I wanted very much to connect with the audience, all of them strangers except for one. Bussum and its sister city Naarden lie in the famous Gooi east of Amsterdam, an area generally known for its affluent residents
“Goedemiddag, dames en heren. Wij woonden in Bussum tot drie jaar geleden. Nu wonen wij in Utrecht.”
Good afternoon, ladies and gentlemen. We lived in Bussum until three years ago. Now we live in Utrecht.
I wanted very much to connect with the audience, all of them strangers except for one.
Bussum and its sister city Naarden lie in the famous Gooi (pronounced “hoy”) east of Amsterdam, an area generally known for its affluent residents in the big standalone houses of Het Spiegel next to the Naarden-Bussum train station.
The only person we knew in the audience was Esta, a lady from the foundation that booked and arranged our concert schedules. She appears now and then, always unannounced and always a welcome surprise. This time she spoke only Dutch to me.
I am very happy to see that you are speaking Dutch, Anne. Shall I announce you and what you will play? Or will you do the talking?
I told her that I had started taking private lessons in Dutch, once a week, two hours each lesson. I said that I had written down what I was going to say in Dutch.
Good. Finally I will hear you talk in Dutch.
The guitarist and I waited at the door while Esta went to the microphone to open the concert. The microphone did not work. The volunteer who had earlier greeted us stood up. She tried to look for the switch. Another lady got up to help. It took them a few minutes to figure out the problem. A ha! It worked.
By the time we walked on stage, we just wanted to play.
In the rush of preparing breakfast and getting dressed, I spotted an email from a friend who wrote that she had a gap in the afternoon and would like to come to our concert in Amsterdam.
I have long wanted to write the story of our duo: how it began, what it’s like to rehearse together, why we do what we do, who we meet, and where we end up. As we begin another season of concertising, it’s become ever necessary to use a blog engine like this one.
Monday 23rd March 2009,
a typically grey, windy, and indecisive day in the Netherlands.
In the rush of preparing breakfast and getting dressed, I spotted an email from a friend who wrote that she had a gap in the afternoon and would like to come to our concert in Amsterdam. It’s always nicer to play to a familiar audience than an anonymous one, even if only one face was known among the strangers.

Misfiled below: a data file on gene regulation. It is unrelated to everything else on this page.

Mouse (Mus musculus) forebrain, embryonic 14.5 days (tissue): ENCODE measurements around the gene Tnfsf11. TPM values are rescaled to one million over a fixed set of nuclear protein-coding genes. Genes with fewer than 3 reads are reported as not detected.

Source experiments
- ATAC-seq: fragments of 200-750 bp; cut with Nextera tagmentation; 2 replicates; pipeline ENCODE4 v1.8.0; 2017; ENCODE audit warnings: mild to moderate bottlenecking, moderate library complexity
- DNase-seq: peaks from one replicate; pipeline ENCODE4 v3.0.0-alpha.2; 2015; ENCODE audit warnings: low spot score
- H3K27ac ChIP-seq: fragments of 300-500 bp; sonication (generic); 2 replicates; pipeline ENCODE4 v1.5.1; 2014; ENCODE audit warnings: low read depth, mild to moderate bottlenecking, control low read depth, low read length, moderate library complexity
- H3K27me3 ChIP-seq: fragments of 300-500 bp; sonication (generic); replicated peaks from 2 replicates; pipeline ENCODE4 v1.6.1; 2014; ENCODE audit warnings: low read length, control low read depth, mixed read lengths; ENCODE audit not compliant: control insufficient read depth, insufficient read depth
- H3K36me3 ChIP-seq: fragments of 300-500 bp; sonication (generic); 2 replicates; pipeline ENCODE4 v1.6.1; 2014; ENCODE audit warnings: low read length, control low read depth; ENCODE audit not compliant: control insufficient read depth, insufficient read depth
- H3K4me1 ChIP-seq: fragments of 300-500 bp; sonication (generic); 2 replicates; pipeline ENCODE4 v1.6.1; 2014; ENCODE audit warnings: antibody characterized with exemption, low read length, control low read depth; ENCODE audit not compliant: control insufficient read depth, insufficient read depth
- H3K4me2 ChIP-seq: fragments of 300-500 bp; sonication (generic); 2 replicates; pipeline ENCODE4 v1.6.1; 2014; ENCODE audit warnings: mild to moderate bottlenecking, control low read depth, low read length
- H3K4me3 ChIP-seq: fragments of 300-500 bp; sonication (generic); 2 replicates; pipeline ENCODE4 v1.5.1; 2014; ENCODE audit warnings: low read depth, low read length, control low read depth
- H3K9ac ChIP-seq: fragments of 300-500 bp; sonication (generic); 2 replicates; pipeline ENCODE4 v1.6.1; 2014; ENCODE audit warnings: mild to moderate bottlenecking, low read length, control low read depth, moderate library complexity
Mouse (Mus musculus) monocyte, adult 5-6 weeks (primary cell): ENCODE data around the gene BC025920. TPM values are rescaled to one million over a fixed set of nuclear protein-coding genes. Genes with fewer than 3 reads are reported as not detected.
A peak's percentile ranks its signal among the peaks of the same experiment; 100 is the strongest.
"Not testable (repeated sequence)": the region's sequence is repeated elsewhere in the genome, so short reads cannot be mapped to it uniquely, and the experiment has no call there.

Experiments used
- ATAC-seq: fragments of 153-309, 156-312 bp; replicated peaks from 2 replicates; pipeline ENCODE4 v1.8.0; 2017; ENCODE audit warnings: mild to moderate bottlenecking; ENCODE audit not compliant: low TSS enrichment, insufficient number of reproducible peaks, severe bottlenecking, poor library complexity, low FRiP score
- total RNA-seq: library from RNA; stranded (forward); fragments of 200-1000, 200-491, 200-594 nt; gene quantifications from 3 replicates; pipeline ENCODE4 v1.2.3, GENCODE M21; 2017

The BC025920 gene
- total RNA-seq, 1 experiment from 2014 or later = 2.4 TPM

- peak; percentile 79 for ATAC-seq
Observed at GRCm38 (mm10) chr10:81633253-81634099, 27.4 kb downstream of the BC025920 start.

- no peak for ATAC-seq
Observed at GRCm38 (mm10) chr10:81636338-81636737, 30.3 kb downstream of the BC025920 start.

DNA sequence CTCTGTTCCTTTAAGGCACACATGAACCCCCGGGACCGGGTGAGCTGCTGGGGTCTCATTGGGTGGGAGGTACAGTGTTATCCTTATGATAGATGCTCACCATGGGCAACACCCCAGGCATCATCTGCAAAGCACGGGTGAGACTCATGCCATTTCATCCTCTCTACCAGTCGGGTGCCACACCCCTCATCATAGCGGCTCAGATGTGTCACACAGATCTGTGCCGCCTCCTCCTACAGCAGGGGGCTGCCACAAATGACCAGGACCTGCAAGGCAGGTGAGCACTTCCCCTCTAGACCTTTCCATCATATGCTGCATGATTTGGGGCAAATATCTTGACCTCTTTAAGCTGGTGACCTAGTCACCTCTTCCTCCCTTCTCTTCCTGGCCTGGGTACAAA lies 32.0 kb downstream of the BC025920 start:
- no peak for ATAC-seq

The drive from Utrecht to Amsterdam was uneventful until we arrived in the heart of the city where unexpected roadworks forced us to make a detour. [I should say that every concert experience is unique. There are always surprises. We’re required by our concert organisers to arrive half an hour early. We always aim for a one hour slack because of traffic delays and our need to test the acoustics.] Luckily the detour was not extensive.
After parking in front of the building, we unloaded the car with our suit bag, guitar in case, microphone stand, and backpacks of our sheet music. We left the thermos flask of hot herbal tea and the box of Dutch cream puffs in the car for later.
The lady who greeted us appeared somewhat unsettled. None of the volunteers she had contacted to help out had arrived. It was 20 minutes before the concert was to begin. The programme notes had to be handed out, the audience welcomed and seated, and of course, someone had to take care of us — the performers.
As performers, we don’t require much — really. Just a good well-tuned piano. Piano stool and pedals that don’t squeak. For the guitarist, a chair without arms (a literal translation from Dutch). A dressing room. Warm drinks to prevent cold hands. And clean toilets. I should also add good acoustics and a respectful audience. Somehow we never get all of the above.
The dressing room was a storage room for the kitchen next door. It was too warm to get cold hands. I changed into a puffy white cotton designer blouse and a long blue Jaeger wool skirt. I couldn’t find my new eyeshadow set. The make-up only needed to last the hour, and yet I felt incomplete without a touch of colour on my eyelids.
“Welkom, dames en heren.” I had prepared to speak in Dutch, introducing ourselves, the composers and their works, and what juicy tidbits of information to make the music memorable. There were perhaps 20 at most in the audience, with my American friend in the front row.
The black Yamaha upright piano made the checklist. But the acoustics was dry. This meant that I had to compensate for the lack of sustain by controlling the damper pedal carefully. The microphone we brought to record our performance ran out of battery midway through the first half of the concert. Thankfully, everything else was under control.
During the intermission, my friend suggested that I speak directly into the microphone. After the concert, she came to the dressing room. “There’s an elderly gentleman who used to sing in the Concertgebouw,” she said excitedly. “I feel young here. The man next to me is 92 !”